Frequently Asked Questions regarding the HIV Testing Law
1. When does the testing law go into effect?
The most recent amendments to the NYS HIV testing law are effective April 1, 2015. Previous amendments were made in 2010 and 2014. Refer to Q. 3.
2. What are the Department's expectations around compliance?
The Department has worked collaboratively since the 2010 amendments to the HIV testing law went into effect to assist providers in complying with its terms. With the adoption of the regulations, we expect that all facilities and providers have implemented the routine offer of testing and other provisions of the law or have made their specific technical assistance needs known to the Department and are making substantial progress toward full compliance.
Starting in 2015, the NYSDOH has contracted with IPRO to conduct a review of hospital policies and protocols, and patient charts related to streamlined HIV testing. The findings of this review will result in facility based technical assistance and corrective action plans as appropriate to ensure implementation of the HIV testing law standards.
HIV testing must be offered to all persons between the ages of 13 and 64 receiving hospital or primary care services with limited exceptions noted in the law. The offering must be made to inpatients, persons seeking services in emergency departments, persons receiving primary care as an outpatient at a clinic or from a physician, physician assistant, nurse practitioner or midwife.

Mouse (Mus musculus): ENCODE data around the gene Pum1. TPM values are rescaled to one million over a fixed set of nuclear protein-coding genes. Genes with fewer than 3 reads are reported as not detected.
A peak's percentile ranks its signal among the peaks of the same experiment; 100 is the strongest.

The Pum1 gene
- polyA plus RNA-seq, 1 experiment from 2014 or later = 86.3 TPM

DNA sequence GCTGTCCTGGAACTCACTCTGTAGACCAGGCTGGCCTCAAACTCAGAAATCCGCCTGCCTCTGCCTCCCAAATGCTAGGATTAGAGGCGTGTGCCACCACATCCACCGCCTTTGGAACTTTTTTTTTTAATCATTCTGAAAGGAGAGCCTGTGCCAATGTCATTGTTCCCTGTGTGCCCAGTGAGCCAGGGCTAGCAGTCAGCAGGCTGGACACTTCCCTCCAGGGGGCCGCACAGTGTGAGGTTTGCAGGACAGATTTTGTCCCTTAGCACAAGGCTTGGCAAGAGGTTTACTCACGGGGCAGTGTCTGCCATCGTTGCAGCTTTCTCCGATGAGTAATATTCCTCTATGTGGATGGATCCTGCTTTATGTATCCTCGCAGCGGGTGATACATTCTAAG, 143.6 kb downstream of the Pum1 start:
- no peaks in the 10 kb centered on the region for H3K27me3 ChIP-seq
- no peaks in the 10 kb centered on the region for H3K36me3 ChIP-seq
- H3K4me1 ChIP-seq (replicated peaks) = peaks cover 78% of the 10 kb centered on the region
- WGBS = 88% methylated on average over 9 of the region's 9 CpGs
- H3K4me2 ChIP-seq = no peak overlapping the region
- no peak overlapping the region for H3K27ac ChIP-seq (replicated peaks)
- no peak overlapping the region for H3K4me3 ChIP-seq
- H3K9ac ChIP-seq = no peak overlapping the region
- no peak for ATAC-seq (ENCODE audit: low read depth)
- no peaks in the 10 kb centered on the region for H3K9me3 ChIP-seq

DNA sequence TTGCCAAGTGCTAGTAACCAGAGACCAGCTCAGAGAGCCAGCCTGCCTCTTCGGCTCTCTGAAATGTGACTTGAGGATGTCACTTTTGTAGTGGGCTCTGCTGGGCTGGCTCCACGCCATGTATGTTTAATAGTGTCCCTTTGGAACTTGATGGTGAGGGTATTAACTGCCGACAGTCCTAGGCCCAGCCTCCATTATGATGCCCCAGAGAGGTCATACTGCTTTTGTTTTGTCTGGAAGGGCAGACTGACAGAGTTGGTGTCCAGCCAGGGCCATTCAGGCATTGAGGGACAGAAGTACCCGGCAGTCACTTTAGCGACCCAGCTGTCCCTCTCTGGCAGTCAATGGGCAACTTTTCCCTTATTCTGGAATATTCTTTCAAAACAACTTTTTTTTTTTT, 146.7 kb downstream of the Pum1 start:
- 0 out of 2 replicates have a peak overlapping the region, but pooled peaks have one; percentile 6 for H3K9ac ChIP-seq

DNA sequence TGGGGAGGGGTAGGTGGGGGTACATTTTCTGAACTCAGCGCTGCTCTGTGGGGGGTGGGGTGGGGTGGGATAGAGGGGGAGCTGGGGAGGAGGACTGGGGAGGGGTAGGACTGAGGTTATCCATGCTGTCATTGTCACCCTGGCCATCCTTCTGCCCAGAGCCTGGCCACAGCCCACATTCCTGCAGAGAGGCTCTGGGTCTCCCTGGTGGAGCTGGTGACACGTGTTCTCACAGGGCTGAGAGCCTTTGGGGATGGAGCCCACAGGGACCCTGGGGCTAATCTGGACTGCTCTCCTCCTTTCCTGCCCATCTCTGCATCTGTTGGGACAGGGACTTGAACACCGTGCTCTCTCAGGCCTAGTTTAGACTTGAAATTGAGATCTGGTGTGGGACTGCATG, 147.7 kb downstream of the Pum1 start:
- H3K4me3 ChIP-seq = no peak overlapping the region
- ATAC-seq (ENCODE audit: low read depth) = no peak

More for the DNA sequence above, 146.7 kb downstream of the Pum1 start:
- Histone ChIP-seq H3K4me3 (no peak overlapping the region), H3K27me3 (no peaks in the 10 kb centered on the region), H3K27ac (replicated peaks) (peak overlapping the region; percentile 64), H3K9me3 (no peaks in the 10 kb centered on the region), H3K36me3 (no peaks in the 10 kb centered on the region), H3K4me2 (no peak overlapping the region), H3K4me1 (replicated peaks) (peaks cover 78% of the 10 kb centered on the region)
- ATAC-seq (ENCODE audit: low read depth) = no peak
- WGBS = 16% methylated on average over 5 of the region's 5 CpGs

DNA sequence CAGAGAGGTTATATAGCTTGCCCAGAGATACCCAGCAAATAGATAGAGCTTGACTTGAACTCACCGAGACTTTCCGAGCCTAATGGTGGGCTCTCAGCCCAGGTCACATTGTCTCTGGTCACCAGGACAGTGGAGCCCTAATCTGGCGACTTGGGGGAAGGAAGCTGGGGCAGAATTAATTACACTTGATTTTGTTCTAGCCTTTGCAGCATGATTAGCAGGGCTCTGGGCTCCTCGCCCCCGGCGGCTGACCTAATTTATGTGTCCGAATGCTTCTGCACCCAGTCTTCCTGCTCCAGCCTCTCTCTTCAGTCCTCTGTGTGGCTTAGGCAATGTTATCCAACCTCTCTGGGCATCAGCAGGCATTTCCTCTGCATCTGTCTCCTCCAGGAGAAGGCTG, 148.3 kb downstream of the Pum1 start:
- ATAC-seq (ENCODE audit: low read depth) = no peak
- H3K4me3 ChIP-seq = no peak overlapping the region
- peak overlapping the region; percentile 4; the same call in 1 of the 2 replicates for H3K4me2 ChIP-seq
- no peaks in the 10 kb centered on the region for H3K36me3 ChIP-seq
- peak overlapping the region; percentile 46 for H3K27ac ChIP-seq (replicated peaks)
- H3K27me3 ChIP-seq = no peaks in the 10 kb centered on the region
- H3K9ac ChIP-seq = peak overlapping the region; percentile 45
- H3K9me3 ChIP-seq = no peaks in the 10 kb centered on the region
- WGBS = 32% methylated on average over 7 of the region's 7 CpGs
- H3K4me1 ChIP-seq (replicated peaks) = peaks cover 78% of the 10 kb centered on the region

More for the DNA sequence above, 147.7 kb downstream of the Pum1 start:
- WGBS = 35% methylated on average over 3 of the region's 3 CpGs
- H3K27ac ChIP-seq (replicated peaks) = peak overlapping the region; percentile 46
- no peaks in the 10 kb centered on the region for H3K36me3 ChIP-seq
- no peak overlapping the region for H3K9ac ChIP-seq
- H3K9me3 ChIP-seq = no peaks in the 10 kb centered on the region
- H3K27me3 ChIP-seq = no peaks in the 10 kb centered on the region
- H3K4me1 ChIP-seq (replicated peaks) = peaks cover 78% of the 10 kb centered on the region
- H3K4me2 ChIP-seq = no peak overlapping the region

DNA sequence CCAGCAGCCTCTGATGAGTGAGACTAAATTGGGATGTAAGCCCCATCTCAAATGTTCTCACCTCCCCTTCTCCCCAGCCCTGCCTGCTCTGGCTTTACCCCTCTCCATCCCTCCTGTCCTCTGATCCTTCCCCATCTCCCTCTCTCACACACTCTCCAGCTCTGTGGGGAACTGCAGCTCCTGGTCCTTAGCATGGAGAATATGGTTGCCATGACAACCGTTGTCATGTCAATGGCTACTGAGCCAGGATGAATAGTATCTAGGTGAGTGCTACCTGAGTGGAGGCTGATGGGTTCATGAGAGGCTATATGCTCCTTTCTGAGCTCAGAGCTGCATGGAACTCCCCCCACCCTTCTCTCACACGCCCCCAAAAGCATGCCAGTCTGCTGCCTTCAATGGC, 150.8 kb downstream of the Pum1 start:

Prior to being asked to consent to HIV testing, patients must be provided information about HIV required by the Public Health Law.
Health care and other HIV test providers administering HIV testing must arrange, with the consent of the patient, an appointment for medical care for those confirmed as positive.
HIV test requisition forms submitted to laboratories will be simplified and no longer require provider certification of informed consent having been obtained.
Deceased, comatose or persons otherwise incapable of providing consent, and who are the source of an occupational exposure, may now be tested for HIV in certain circumstances anonymously without consent.
Confidential HIV information may be released without a written statement prohibiting re-disclosure when routine disclosures are made to treating providers or to health insurers to obtain payment.